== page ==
The Garage Studio

Benjamin Oswald may not be a household name yet, but chances are you've admired his work and held it in your hands. In addition to other sculptural pieces, the Edmonton-based ceramicist is the creator of beautiful hand-thrown porcelain vases with a blue-grey interior glaze. His work can be found in the Edmonton Made Gift Guide and his petite vessels are shop favourites at Maven & Grace. In fact, we love them so much that we approached Ben to create a bespoke glaze. Lucky for us, he accepted with enthusiasm, and we collaborated on not just one, but two of the loveliest shades! Before we share a sneak peek of the vases, we invite you into Ben's backyard studio. 




Last Fall we had the pleasure of touring Ben and Suzanne Oswald's home, featured in Design Majeur in November 2017. Today we're inviting you into Ben's inspiring garage studio where the white-washed walls are flooded with light, jars of powdered pigments share the shelves with pieces in various stages of production, and the pottery wheel and kiln hold pride of place. It's a space that evokes calm and potential, and it's every bit as functional as it is lovely. 




What inspired you to build a studio in your garage?

I've always wanted to have a place to retreat and work and I started off in stone sculpture so it actually created quite a dusty, rubbly mess. I exhibited stone sculpture for years and then about 10 years ago I started to teach ceramics. It became a love affair with ceramic material and eventually predominantly porcelain. I truly needed the space.

How did you convert the garage to fit your artistic needs?

We did a full renovation of the garage space last year where we completely gutted it. We put in barn doors to hide the air compressor, an attic ladder and converted it into a full studio where I could bring clients. Suzanne was much of the architect for that. Ultimately we framed the inside of the garage with ranch wall, and when you go into the studio space you see a full IKEA kitchen where I keep all my tools. There had been so much stuff that it had been quite distracting. Suzanne was a tremendous help in that part because she said 'babe, you just gotta throw this stuff away’.


Do you find having all that space inspiring?

Oh yes, and I can still make it messy. It's clay, it's so messy. It gets everywhere. It's great - it keeps me thinking and working. The studio is functional enough that I can complete my routine of ceramic work and still experiment with new ideas and techniques.


We thank the Oswalds for opening their space to us. We're thrilled to reveal these stunning new pieces, exclusive to Maven & Grace!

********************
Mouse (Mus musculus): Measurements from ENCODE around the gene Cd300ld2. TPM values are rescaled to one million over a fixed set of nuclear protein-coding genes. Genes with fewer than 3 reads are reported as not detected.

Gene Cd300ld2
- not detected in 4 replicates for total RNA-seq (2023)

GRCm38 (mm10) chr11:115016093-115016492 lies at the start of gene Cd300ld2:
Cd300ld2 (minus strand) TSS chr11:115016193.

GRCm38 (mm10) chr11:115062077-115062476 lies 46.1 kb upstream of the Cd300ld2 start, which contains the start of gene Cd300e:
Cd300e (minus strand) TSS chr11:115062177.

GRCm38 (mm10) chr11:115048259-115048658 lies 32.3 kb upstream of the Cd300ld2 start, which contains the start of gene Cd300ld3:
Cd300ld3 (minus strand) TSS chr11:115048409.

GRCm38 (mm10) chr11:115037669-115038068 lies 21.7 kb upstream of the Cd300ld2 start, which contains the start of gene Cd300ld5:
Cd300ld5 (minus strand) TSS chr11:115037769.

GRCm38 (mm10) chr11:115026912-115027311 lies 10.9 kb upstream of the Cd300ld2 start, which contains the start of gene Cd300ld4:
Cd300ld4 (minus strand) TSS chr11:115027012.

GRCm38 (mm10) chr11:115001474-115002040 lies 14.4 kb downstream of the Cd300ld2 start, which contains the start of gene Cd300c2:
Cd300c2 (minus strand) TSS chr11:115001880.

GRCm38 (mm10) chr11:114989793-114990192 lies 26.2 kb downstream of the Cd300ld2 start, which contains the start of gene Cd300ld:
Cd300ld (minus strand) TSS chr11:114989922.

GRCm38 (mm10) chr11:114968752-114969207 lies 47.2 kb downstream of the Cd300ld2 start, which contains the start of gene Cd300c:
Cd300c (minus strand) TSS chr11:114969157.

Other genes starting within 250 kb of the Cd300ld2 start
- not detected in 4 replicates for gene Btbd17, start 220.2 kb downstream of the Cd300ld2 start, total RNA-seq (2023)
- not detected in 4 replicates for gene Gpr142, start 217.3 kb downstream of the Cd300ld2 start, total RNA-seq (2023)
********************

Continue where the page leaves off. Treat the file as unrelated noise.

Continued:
Designed with Colour and Travel

At the end of winter we find ourselves dreaming of escape. Grey days have us wishing we could hop a plane and explore the globe. To ease our yearning for travels, we're sharing our first home tour of 2018, a house designed with pieces from around the world. 

When you walk into Jenn's house, it's impossible to overlook the wealth of colours. In a design world where white walls are ever present, it's so refreshing to see a vibrant palette.



"When we first moved in, the whole house had dingy white walls and was really in need of paint - so we painted the whole house. I wanted colour. There are three shades of yellow, then light green, deep garnet red, baby blue in the master bathroom, shades of mauve, powder pink and then the blue and pink in the children's rooms and the bold orange in the bathroom. I love colour - I love using it to add warmth and depth; to add a feeling to a room." 

Jenn describes the way light alters paint colours throughout the day, keeping things fresh : "I love the gold in the living room with the sunlight or the lights on in the evening. It’s such a warming feeling - that’s what's great about having colour - it changes as the day changes." And as colour plays into the vibrancy of the home, so does Jenn's collection of pieces curated and discovered through her travels. 




How does travel become woven throughout your home?

I love that you can bring back a story to tell - someone can stand in front of my pictures and I can say, 'On that day we were on the Rialto bridge and it was 40°C - or that that brick is from Venice’. Bringing those elements home builds a connection to the rest of the world. That your home is this tiny place that's interconnected and not a stand alone microcosm. That and it keeps the travel bug alive in me.

What is a favourite item in your home you collected on a trip?

The hearts in my room and the hearts from churches in Italy; I saw them in Venice and wanted to find some to bring home. Even though I’m not religious, there's a feeling of reverence and grace in preserving and bringing beautiful elements back into your home.


What piece in your home is from the furthest place away?

The fabric from Asia and the ladder from France, the hearts are from Venice, it’s hard to say. 



What feelings do you want your home to evoke? For both you and your guest?

I hope when people come in they feel welcome and warm. I love entertaining with family gatherings and so it’s this … my house. I love pulling out my grandmother's silver and the dishes my mom gave me that she had when she first got married, and we’ll have 12 - 16 people all in one room. I don’t want it to feel formal, I want to be comfortable in all those spaces. 


Where do you find design inspiration? 

I look for inspiration wherever I find it. I like what I like and it tends to come together in a pretty organic way. Once you have a sense of style you coincidentally choose similar pieces. For example the deer motifs in the house - there are antlers throughout the house and pieces from local designers that all fit together. I’m very inspired by Italian and French design, in Italy it's the art elements and in France, it’s the etched glass.